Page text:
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Transformational leadership is the ‘Hero’s Journey’.

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"Furthermore, we have not even to risk the adventure alone; for the heroes of all time have gone before us, the labyrinth is thoroughly known; we have only to follow the thread of the hero-path. And where we had thought to find an abomination, we shall find a god; where we had thought to slay another, we shall slay ourselves; where we had thought to travel outward, we shall come to the center of our own existence; and where we had thought to be alone, we shall be with all the world"
Joseph Campbell, The Hero with a Thousand Faces

In the work that I do as a facilitator and coach I am frequently exposed to an enormous amount of diversity. Exposure to a diversity of organisations, industries, people, experiences and cultural backgrounds is a common feature of the life of a consultant. It is somewhat of a paradox therefore that what strikes me most about the work that I do is not the diversity but the common ground that many people experience.  It is in facing the challenge to become the leaders their organisations need them to be where the common ground emerges.

In recognizing these shared experiences I am reminded of American scholar Joseph Campbell (1904 – 1987) who identified a common pathway people follow that he called the hero’s journey. His belief was that we all follow a similar path throughout our life (and career) journeys with distinct stages such as ‘the call to adventure’ and ‘crossing the threshold’ marking the way. Campbell studied various people, cultures and societies from significant stages throughout human history and recognized a common developmental sequence that became the basis for his life’s work.

Campbell’s framework of the hero’s journey has become widely recognized in popular culture with his notion of the hero strongly informing education, literature and film alike. George Lucas worked closely with Campbell when writing and developing the ‘Star Wars’ films.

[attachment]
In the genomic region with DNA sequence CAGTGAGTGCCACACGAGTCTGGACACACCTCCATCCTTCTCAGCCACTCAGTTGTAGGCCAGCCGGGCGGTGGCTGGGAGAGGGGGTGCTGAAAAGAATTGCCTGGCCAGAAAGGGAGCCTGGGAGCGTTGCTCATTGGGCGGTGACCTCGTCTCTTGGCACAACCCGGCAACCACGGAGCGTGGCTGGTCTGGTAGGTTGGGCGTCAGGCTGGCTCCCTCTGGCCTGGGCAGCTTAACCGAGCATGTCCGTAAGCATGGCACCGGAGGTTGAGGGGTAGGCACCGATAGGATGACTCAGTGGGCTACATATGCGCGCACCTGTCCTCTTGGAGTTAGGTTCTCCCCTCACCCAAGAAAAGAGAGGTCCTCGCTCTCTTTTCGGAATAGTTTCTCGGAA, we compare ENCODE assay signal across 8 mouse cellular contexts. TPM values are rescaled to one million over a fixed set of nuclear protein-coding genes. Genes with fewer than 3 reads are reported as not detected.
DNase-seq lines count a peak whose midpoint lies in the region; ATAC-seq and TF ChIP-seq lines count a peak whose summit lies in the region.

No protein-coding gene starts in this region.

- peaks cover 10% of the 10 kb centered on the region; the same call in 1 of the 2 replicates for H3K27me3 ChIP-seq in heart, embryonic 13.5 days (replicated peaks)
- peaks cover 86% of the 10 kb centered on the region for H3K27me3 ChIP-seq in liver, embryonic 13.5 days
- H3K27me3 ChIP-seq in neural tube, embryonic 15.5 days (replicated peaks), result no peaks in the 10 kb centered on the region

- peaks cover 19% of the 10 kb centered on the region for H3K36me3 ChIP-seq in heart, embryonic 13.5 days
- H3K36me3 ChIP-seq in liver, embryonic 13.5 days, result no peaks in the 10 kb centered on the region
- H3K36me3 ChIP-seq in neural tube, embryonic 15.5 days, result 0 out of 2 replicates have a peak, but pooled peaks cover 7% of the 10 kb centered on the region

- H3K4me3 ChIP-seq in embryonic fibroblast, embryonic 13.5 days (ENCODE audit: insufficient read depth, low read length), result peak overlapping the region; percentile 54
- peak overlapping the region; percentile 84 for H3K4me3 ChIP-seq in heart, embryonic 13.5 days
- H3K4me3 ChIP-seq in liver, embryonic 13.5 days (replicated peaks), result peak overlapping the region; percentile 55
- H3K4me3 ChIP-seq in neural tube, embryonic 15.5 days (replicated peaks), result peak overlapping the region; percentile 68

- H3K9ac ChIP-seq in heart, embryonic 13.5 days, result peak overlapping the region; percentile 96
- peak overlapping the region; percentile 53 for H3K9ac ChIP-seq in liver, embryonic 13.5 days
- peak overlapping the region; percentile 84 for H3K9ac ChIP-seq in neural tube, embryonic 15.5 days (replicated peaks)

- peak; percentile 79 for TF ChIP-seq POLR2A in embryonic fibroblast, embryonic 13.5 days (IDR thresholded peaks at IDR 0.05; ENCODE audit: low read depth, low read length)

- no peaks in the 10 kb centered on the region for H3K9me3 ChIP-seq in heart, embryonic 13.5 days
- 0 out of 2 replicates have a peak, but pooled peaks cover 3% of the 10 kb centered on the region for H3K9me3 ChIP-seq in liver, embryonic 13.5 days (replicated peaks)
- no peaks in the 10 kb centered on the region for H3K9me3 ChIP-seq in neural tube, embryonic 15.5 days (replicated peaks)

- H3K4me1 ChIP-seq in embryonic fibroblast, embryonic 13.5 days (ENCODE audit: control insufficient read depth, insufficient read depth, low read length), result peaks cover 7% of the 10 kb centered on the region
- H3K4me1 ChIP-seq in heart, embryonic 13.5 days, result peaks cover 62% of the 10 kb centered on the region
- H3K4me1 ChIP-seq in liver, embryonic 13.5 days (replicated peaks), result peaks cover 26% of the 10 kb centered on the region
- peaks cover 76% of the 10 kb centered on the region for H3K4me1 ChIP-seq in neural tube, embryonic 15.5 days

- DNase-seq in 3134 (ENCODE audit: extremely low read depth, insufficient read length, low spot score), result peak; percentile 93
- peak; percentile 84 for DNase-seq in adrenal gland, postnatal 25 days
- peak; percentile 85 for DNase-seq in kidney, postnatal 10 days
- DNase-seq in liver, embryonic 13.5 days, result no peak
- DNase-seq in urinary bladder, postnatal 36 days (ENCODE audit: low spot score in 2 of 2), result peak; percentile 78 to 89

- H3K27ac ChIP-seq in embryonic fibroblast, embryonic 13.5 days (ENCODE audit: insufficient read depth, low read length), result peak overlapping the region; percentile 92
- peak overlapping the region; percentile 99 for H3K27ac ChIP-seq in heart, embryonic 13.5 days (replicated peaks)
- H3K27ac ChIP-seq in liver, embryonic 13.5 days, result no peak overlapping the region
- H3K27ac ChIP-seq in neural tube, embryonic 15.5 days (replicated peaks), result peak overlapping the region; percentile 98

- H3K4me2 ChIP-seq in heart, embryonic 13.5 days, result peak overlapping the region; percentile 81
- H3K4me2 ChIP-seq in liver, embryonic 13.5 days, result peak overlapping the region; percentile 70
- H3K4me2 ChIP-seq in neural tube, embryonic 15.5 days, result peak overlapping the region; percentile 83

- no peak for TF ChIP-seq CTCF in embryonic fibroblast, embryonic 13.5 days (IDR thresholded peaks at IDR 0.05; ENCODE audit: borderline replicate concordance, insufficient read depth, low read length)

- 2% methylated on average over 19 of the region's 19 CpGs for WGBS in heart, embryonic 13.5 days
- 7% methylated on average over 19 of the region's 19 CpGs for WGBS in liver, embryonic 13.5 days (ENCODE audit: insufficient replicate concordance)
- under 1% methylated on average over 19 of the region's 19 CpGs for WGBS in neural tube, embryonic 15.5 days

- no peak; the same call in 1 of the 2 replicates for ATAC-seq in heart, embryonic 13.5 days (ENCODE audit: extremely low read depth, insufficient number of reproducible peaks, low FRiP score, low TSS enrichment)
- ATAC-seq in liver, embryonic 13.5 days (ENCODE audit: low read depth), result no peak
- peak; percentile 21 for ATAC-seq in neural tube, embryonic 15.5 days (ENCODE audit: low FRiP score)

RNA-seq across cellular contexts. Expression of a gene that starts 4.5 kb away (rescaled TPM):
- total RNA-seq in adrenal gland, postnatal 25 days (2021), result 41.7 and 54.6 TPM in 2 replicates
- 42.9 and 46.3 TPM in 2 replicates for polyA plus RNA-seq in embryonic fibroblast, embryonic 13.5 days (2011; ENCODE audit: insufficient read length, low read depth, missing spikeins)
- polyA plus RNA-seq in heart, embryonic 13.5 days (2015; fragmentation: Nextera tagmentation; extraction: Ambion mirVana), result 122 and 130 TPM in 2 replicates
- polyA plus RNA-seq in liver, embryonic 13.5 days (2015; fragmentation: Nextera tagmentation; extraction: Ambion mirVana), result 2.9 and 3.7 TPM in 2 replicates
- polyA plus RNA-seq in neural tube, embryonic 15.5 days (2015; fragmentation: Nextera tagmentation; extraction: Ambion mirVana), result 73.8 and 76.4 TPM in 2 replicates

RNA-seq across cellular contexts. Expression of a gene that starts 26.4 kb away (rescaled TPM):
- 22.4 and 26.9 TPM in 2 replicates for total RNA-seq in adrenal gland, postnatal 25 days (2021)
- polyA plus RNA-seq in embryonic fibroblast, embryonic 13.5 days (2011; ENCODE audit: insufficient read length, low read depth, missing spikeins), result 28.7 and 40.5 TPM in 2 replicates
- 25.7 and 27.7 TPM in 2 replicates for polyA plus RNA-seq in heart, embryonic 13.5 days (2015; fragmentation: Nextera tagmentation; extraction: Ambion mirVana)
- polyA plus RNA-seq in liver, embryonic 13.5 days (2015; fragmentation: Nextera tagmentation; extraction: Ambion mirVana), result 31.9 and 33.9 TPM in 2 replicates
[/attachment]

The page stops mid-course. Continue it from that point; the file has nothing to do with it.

A core theme of Cambell’s work is that all humans have the potential to access their inner hero. Finding one’s own inner strength and courage to develop and grow in the face of the myriad of challenges that life throws at us is the essence of the hero’s journey. It is my belief that the modern challenge of transformational leadership – how an individual leader understands himself/herself and recognises the need for his/her own personal transformation in order to help transform a team, department or organisation - is perfectly aligned with Campbell’s hero’s journey pathway (as outlined below).

It is beyond the scope of this blog to examine each of the stages that Campbell identified and draw the parallel to modern leadership challenges but let me play with a few.

The call to adventure is a departure from our ordinary world due to a major opportunity, challenge or crisis. The individual is faced with a situation where their current behaviours, mindset and leadership approaches are no longer suitable to the situation. Change is coming for us! The pace of, and appetite for change in contemporary organisations is producing many ‘calls to adventure’.

Refusal of the call is the resistance to change, and a denial about the need to change, that can make some managers virtually redundant and cause some organisations to face extinction. At less significant levels people fail to grab the great opportunities they are presented with. At first the hero is reluctant to risk the comfort of the ordinary and argues for no change.